Study senior author Dr. Richard Lerner (Photo by Kevin Fung)Scientists at The Scripps Research Institute (TSRI) have discovered a way of creating HIV- resistant cells by using antibodies to block HIV directly on the cell surface. Interestingly, in lab experiments, the resistant cells largely replaced the susceptible cells, potentially leading to long-term HIV protection.
The new technique, which researchers referred to as “a form of cellular vaccination,” has an advantage over other therapies in that the antibodies are expressed by the cell and dock on the cell surface rather than float freely throughout the bloodstream. This allows the antibodies to block the specific interaction between HIV and CD4, the primary cell receptor for entry of the virus. However, the antibodies do not block CD4 from performing normal cellular activities.
“The ultimate goal will be the control of HIV in patients with AIDS without the need for other medications.” Scientists initially used the rhinovirus as a model, which is responsible for many cases of the common cold. They used a lentiviral vector to deliver a new gene to cultured human cells. The new gene instructed cells to synthesize antibodies that bind with the human cell receptor that rhinovirus needs.
In a Darwinian “survival of the fittest” lab dish, cells without antibody protection died off, leaving protected cells to survive and multiply, passing on the protective gene to new cells.
Researchers then tried the technique against HIV. The scientists aimed to protect immune cells normally killed by HIV. Using the same technique to discover antibodies that would specifically block the HIV-CD4 interaction, scientists engineered immune cells to express the antibody gene. The researchers found that even after attempted infections in a petri dish, the cells were resistant to HIV.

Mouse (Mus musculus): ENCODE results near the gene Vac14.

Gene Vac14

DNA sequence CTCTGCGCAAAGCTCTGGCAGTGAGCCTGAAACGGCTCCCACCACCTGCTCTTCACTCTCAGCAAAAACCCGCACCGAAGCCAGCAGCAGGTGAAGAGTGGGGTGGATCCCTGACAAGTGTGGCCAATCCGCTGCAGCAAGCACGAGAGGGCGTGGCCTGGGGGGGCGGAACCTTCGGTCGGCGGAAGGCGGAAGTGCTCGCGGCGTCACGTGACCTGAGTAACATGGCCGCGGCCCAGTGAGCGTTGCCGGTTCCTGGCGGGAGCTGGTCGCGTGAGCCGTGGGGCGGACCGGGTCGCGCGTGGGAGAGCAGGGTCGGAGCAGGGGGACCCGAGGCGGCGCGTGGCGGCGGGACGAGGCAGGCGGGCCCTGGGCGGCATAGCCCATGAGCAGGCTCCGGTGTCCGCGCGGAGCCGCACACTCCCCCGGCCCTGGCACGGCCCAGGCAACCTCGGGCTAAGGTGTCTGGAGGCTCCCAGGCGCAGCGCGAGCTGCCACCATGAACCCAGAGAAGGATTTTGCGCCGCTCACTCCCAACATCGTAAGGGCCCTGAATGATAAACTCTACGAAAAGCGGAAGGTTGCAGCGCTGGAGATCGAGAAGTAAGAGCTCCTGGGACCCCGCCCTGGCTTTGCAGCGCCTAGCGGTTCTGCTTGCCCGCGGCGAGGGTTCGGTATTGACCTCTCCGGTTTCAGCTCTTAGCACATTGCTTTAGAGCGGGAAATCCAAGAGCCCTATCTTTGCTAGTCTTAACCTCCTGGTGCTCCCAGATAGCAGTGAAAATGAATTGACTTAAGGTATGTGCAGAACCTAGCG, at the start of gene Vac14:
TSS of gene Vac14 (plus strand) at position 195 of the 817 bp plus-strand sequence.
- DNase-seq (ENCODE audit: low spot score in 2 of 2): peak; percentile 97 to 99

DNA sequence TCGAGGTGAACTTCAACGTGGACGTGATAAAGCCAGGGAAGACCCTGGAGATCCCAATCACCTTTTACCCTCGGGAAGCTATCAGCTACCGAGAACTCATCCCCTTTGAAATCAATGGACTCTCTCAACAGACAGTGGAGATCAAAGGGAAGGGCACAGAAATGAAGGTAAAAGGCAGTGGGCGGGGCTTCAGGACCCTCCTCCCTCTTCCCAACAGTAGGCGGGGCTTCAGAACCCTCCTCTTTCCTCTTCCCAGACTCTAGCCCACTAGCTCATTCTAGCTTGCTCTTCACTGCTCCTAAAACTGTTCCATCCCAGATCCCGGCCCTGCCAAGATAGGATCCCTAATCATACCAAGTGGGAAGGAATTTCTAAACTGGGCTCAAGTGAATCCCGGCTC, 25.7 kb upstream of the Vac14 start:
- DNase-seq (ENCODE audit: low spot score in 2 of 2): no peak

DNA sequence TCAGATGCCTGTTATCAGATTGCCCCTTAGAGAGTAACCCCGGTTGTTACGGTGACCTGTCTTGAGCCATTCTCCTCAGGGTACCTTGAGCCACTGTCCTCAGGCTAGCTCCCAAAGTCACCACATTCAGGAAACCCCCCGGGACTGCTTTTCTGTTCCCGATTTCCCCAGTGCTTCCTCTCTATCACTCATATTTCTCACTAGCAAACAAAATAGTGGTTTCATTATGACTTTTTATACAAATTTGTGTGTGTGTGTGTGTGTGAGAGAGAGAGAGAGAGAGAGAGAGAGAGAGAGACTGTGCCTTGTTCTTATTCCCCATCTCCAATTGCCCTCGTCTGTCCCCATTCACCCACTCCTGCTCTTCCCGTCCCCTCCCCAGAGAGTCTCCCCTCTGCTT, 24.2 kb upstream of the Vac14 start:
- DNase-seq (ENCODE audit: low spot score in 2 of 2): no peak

Dr. Marcella Flores, associate director of research for amfARThe researchers, led by study senior author Dr. Richard Lerner, Lita Annenberg Hazen Professor of Immunochemistry at TSRI, plan to collaborate with investigators at City of Hope’s Center for Gene Therapy in Los Angeles to evaluate the new therapy before testing in patients. City of Hope currently has active clinical trials of using gene therapy and blood stem cell transplantation to cure HIV.
“The ultimate goal will be the control of HIV in patients with AIDS without the need for other medications,” said Dr. John Zaia, director of the Center for Gene Therapy in the Hematological Malignancy and Stem Cell Transplantation Institute at City of Hope.
Commenting on the study for the San Diego Union-Tribune, amfAR’s associate director of research Dr. Marcella Flores said the "dock and block" technique described by these researchers holds promise as an alternative to stem cell transplantation. But she said more study is required before patient trials can commence.
The findings were published April 12 in Proceedings of the National Academy of Sciences.
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